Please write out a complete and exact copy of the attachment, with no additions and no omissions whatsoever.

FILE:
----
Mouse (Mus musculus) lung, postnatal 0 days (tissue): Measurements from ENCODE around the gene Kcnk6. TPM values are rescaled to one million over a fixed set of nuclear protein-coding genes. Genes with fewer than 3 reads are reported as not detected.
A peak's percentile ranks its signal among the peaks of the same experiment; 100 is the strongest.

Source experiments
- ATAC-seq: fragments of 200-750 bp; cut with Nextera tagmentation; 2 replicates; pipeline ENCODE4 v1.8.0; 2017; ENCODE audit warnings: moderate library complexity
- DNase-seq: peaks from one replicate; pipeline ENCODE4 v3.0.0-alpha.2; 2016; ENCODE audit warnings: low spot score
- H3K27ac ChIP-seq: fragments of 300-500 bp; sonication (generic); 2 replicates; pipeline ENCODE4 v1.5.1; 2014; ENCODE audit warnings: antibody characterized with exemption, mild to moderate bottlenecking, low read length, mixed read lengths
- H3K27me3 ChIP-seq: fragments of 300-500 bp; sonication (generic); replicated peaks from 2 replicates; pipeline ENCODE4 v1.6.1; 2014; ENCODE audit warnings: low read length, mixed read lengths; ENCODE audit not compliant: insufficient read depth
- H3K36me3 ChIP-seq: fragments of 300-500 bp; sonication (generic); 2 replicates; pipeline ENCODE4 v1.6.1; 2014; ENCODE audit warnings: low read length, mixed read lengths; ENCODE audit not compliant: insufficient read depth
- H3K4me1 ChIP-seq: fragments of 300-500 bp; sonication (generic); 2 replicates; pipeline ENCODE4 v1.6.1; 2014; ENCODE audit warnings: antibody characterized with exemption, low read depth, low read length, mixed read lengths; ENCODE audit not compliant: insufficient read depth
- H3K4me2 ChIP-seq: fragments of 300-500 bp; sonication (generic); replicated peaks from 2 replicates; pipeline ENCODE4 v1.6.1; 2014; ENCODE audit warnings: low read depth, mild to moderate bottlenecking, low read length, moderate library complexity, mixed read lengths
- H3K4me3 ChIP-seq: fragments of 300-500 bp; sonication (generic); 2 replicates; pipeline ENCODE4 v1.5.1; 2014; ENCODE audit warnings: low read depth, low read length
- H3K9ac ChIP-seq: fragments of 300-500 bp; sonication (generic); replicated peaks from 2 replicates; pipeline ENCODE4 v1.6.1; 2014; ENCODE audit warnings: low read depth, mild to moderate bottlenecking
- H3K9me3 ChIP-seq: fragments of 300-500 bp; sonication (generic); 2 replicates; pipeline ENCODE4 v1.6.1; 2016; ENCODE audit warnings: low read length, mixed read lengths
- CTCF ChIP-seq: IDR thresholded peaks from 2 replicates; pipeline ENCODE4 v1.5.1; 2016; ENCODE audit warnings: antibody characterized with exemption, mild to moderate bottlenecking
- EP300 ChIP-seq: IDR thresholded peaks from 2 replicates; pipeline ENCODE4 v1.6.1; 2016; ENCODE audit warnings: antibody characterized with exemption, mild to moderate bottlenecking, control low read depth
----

Mouse (Mus musculus) lung, postnatal 0 days (tissue): Measurements from ENCODE around the gene Kcnk6. TPM values are rescaled to one million over a fixed set of nuclear protein-coding genes. Genes with fewer than 3 reads are reported as not detected.
A peak's percentile ranks its signal among the peaks of the same experiment; 100 is the strongest.

Source experiments
- ATAC-seq: fragments of 200-750 bp; cut with Nextera tagmentation; 2 replicates; pipeline ENCODE4 v1.8.0; 2017; ENCODE audit warnings: moderate library complexity
- DNase-seq: peaks from one replicate; pipeline ENCODE4 v3.0.0-alpha.2; 2016; ENCODE audit warnings: low spot score
- H3K27ac ChIP-seq: fragments of 300-500 bp; sonication (generic); 2 replicates; pipeline ENCODE4 v1.5.1; 2014; ENCODE audit warnings: antibody characterized with exemption, mild to moderate bottlenecking, low read length, mixed read lengths
- H3K27me3 ChIP-seq: fragments of 300-500 bp; sonication (generic); replicated peaks from 2 replicates; pipeline ENCODE4 v1.6.1; 2014; ENCODE audit warnings: low read length, mixed read lengths; ENCODE audit not compliant: insufficient read depth
- H3K36me3 ChIP-seq: fragments of 300-500 bp; sonication (generic); 2 replicates; pipeline ENCODE4 v1.6.1; 2014; ENCODE audit warnings: low read length, mixed read lengths; ENCODE audit not compliant: insufficient read depth
- H3K4me1 ChIP-seq: fragments of 300-500 bp; sonication (generic); 2 replicates; pipeline ENCODE4 v1.6.1; 2014; ENCODE audit warnings: antibody characterized with exemption, low read depth, low read length, mixed read lengths; ENCODE audit not compliant: insufficient read depth
- H3K4me2 ChIP-seq: fragments of 300-500 bp; sonication (generic); replicated peaks from 2 replicates; pipeline ENCODE4 v1.6.1; 2014; ENCODE audit warnings: low read depth, mild to moderate bottlenecking, low read length, moderate library complexity, mixed read lengths
- H3K4me3 ChIP-seq: fragments of 300-500 bp; sonication (generic); 2 replicates; pipeline ENCODE4 v1.5.1; 2014; ENCODE audit warnings: low read depth, low read length
- H3K9ac ChIP-seq: fragments of 300-500 bp; sonication (generic); replicated peaks from 2 replicates; pipeline ENCODE4 v1.6.1; 2014; ENCODE audit warnings: low read depth, mild to moderate bottlenecking
- H3K9me3 ChIP-seq: fragments of 300-500 bp; sonication (generic); 2 replicates; pipeline ENCODE4 v1.6.1; 2016; ENCODE audit warnings: low read length, mixed read lengths
- CTCF ChIP-seq: IDR thresholded peaks from 2 replicates; pipeline ENCODE4 v1.5.1; 2016; ENCODE audit warnings: antibody characterized with exemption, mild to moderate bottlenecking
- EP300 ChIP-seq: IDR thresholded peaks from 2 replicates; pipeline ENCODE4 v1.6.1; 2016; ENCODE audit warnings: antibody characterized with exemption, mild to moderate bottlenecking, control low read depth